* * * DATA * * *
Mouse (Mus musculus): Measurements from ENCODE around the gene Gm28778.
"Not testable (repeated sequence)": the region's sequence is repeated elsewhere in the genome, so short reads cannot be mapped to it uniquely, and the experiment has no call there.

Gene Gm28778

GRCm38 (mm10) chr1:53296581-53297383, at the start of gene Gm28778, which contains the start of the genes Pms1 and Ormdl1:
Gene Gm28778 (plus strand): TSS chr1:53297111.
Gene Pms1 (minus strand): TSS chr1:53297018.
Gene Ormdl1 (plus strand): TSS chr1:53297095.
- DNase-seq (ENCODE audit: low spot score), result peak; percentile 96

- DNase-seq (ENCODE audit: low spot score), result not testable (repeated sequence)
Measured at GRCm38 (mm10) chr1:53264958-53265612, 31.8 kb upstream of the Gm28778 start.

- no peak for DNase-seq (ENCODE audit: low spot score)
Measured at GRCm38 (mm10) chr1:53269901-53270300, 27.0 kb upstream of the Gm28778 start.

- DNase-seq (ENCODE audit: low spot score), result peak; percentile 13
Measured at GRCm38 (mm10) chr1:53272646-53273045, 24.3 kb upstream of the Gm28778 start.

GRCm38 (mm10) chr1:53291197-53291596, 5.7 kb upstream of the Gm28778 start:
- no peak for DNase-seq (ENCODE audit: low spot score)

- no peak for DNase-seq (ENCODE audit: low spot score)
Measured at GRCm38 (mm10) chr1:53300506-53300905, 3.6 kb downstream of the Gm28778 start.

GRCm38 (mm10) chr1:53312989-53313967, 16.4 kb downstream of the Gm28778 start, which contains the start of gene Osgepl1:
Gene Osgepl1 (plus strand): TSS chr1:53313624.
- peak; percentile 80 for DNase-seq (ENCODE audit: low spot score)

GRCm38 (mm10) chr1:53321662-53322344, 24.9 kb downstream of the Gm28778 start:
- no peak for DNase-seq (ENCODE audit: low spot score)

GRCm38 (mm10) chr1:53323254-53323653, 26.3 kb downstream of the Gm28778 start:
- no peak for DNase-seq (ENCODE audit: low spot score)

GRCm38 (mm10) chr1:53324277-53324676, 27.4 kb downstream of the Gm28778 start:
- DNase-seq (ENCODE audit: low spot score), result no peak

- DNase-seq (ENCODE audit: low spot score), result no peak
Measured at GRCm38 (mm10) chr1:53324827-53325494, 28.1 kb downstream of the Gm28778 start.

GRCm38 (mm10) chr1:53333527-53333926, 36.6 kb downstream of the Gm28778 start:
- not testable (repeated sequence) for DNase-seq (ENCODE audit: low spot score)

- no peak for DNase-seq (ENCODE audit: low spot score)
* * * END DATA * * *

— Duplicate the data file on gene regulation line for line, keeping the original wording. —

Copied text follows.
Mouse (Mus musculus): Measurements from ENCODE around the gene Gm28778.
"Not testable (repeated sequence)": the region's sequence is repeated elsewhere in the genome, so short reads cannot be mapped to it uniquely, and the experiment has no call there.

Gene Gm28778

GRCm38 (mm10) chr1:53296581-53297383, at the start of gene Gm28778, which contains the start of the genes Pms1 and Ormdl1:
Gene Gm28778 (plus strand): TSS chr1:53297111.
Gene Pms1 (minus strand): TSS chr1:53297018.
Gene Ormdl1 (plus strand): TSS chr1:53297095.
- DNase-seq (ENCODE audit: low spot score), result peak; percentile 96

- DNase-seq (ENCODE audit: low spot score), result not testable (repeated sequence)
Measured at GRCm38 (mm10) chr1:53264958-53265612, 31.8 kb upstream of the Gm28778 start.

- no peak for DNase-seq (ENCODE audit: low spot score)
Measured at GRCm38 (mm10) chr1:53269901-53270300, 27.0 kb upstream of the Gm28778 start.

- DNase-seq (ENCODE audit: low spot score), result peak; percentile 13
Measured at GRCm38 (mm10) chr1:53272646-53273045, 24.3 kb upstream of the Gm28778 start.

GRCm38 (mm10) chr1:53291197-53291596, 5.7 kb upstream of the Gm28778 start:
- no peak for DNase-seq (ENCODE audit: low spot score)

- no peak for DNase-seq (ENCODE audit: low spot score)
Measured at GRCm38 (mm10) chr1:53300506-53300905, 3.6 kb downstream of the Gm28778 start.

GRCm38 (mm10) chr1:53312989-53313967, 16.4 kb downstream of the Gm28778 start, which contains the start of gene Osgepl1:
Gene Osgepl1 (plus strand): TSS chr1:53313624.
- peak; percentile 80 for DNase-seq (ENCODE audit: low spot score)

GRCm38 (mm10) chr1:53321662-53322344, 24.9 kb downstream of the Gm28778 start:
- no peak for DNase-seq (ENCODE audit: low spot score)

GRCm38 (mm10) chr1:53323254-53323653, 26.3 kb downstream of the Gm28778 start:
- no peak for DNase-seq (ENCODE audit: low spot score)

GRCm38 (mm10) chr1:53324277-53324676, 27.4 kb downstream of the Gm28778 start:
- DNase-seq (ENCODE audit: low spot score), result no peak

- DNase-seq (ENCODE audit: low spot score), result no peak
Measured at GRCm38 (mm10) chr1:53324827-53325494, 28.1 kb downstream of the Gm28778 start.

GRCm38 (mm10) chr1:53333527-53333926, 36.6 kb downstream of the Gm28778 start:
- not testable (repeated sequence) for DNase-seq (ENCODE audit: low spot score)

- no peak for DNase-seq (ENCODE audit: low spot score)